It’s a wonder that the fifth public university in the United States is now under investigation by the Southern Association of Colleges and Schools Commission on Colleges, as it could have significant issues with non-compliance with its standard of freedom. academic and undue external influence.

Why? Because our governor and his staff have pressured the faculty and administration of the University of Florida to ensure that they do not speak out against or contradict any of the policies or statements of DeSantis or its surgeon. general, especially those relating to COVID.

This university has worked too hard and done the right things to get to where they are. The hundreds of thousands of former students, including three in my family, do not deserve to have their university dragged in the mud because a politician does not want to hear the truth. Shameful.

Jeffrey Schiff, Port Saint Lucia

What would a “state guard” do?

Be careful who you line up with, Rep. Fine.

I have read that Governor DeSantis, during the new session in Tallahassee, asks for his idea of ​​re-establishing a 200-member Florida state guard.

It doesn’t matter whether we have a national guard, highway patrol, sheriff’s offices, and police offices. I guess our governor needs his own army.

He also wants an office of at least 52 people to monitor election-related crime and security. It’s funny that after his election he claimed that “Florida had the smoothest and most successful elections of any state.” Would these 52 people be needed in certain polling stations to intimidate certain voters?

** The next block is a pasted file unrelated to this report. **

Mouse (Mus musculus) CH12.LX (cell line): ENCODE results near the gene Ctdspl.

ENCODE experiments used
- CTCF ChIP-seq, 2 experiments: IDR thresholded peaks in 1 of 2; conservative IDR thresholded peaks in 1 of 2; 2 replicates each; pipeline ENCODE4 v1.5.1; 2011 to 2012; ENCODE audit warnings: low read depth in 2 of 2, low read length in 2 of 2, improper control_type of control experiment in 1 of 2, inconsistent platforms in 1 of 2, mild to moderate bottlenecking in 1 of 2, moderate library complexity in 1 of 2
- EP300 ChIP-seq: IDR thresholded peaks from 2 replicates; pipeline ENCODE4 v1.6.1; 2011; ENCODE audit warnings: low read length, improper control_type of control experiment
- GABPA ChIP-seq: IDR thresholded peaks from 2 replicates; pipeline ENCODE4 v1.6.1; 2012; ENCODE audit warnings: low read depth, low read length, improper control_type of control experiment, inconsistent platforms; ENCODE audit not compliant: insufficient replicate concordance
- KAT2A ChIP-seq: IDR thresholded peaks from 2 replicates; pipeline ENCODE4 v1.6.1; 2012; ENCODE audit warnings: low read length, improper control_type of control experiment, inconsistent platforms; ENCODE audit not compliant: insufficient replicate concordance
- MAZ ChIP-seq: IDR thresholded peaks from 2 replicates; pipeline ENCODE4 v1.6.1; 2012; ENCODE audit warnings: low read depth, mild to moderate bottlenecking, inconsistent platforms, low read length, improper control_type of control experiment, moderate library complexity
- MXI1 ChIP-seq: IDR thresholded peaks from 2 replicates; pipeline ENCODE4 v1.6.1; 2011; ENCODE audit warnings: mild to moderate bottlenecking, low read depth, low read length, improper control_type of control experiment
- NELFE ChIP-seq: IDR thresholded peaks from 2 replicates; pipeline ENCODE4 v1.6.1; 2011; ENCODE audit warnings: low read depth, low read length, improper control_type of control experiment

He made no mention of passing what the majority of voters (64%) wanted, allowing previously incarcerated people who have served their time to vote. These people are languishing without their civil rights.

Jacqueline Dunkel, Melbourne

Governor Ron DeSantis, shown here speaking on October 15 in the Collier County Public Schools building in Naples, outlined a series of priorities for the 2022 legislative session.

Transgender women and competition

As a former competitive swimmer, I would be remiss if I did not comment on Lia Thomas, a transgender woman who competes on the USA Swimming women’s team. It is not only an unfair advantage, based on a man’s biological makeup, to compete with women, it is a parody of God’s creations.

If someone wants to change their gender, that person must “stay in their lane”, [sic]. This route does not include the limelight, on a small or a large stage, for personal use.

How did we come to this unfathomable problem? If I were a current member of the USA Swimming team, I would leave this situation. Beyond the swimming competitions, there is the situation of the changing rooms which should only be reserved for women. If a biological woman were to seek a position on a men’s team, the situation in the locker room would be the same. Ugly.

I congratulate Cynthia Millen for taking a stand in stepping down from her official USA Swimming position. That being said, isn’t that what we are doing?

Diane Norwood-Steven, Rockledge